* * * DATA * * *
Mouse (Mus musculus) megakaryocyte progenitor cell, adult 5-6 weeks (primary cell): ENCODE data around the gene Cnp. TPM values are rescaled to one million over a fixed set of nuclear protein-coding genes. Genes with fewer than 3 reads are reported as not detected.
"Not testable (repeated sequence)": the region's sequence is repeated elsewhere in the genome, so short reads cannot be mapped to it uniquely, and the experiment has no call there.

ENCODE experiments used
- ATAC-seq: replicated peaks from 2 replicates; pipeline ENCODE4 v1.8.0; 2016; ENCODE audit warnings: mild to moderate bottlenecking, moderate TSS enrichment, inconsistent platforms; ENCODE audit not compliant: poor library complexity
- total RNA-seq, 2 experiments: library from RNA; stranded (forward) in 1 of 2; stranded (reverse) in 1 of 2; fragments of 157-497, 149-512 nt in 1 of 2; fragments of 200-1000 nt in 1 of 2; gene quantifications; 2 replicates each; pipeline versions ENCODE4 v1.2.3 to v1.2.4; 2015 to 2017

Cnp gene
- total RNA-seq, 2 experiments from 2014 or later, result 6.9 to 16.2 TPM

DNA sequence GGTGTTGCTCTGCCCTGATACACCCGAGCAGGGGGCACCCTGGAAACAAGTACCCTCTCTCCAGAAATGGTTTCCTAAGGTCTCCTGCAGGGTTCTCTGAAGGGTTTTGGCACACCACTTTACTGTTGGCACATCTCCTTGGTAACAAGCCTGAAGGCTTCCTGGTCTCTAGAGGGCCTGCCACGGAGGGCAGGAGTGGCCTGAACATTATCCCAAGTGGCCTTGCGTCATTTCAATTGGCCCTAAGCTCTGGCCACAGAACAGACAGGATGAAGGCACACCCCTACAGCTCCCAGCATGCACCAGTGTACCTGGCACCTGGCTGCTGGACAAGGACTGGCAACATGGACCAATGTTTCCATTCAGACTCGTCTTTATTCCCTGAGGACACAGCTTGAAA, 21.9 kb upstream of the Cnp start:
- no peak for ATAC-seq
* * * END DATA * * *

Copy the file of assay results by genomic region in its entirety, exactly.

Mouse (Mus musculus) megakaryocyte progenitor cell, adult 5-6 weeks (primary cell): ENCODE data around the gene Cnp. TPM values are rescaled to one million over a fixed set of nuclear protein-coding genes. Genes with fewer than 3 reads are reported as not detected.
"Not testable (repeated sequence)": the region's sequence is repeated elsewhere in the genome, so short reads cannot be mapped to it uniquely, and the experiment has no call there.

ENCODE experiments used
- ATAC-seq: replicated peaks from 2 replicates; pipeline ENCODE4 v1.8.0; 2016; ENCODE audit warnings: mild to moderate bottlenecking, moderate TSS enrichment, inconsistent platforms; ENCODE audit not compliant: poor library complexity
- total RNA-seq, 2 experiments: library from RNA; stranded (forward) in 1 of 2; stranded (reverse) in 1 of 2; fragments of 157-497, 149-512 nt in 1 of 2; fragments of 200-1000 nt in 1 of 2; gene quantifications; 2 replicates each; pipeline versions ENCODE4 v1.2.3 to v1.2.4; 2015 to 2017

Cnp gene
- total RNA-seq, 2 experiments from 2014 or later, result 6.9 to 16.2 TPM

DNA sequence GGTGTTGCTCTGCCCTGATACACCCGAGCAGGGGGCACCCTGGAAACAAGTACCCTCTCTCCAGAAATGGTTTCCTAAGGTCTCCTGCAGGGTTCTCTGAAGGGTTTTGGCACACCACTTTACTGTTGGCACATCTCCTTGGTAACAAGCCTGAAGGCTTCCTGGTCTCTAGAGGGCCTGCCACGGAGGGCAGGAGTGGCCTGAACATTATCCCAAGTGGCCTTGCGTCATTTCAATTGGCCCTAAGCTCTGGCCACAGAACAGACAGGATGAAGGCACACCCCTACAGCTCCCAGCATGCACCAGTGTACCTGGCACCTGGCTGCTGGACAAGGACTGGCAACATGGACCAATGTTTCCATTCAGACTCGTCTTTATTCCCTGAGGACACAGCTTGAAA, 21.9 kb upstream of the Cnp start:
- no peak for ATAC-seq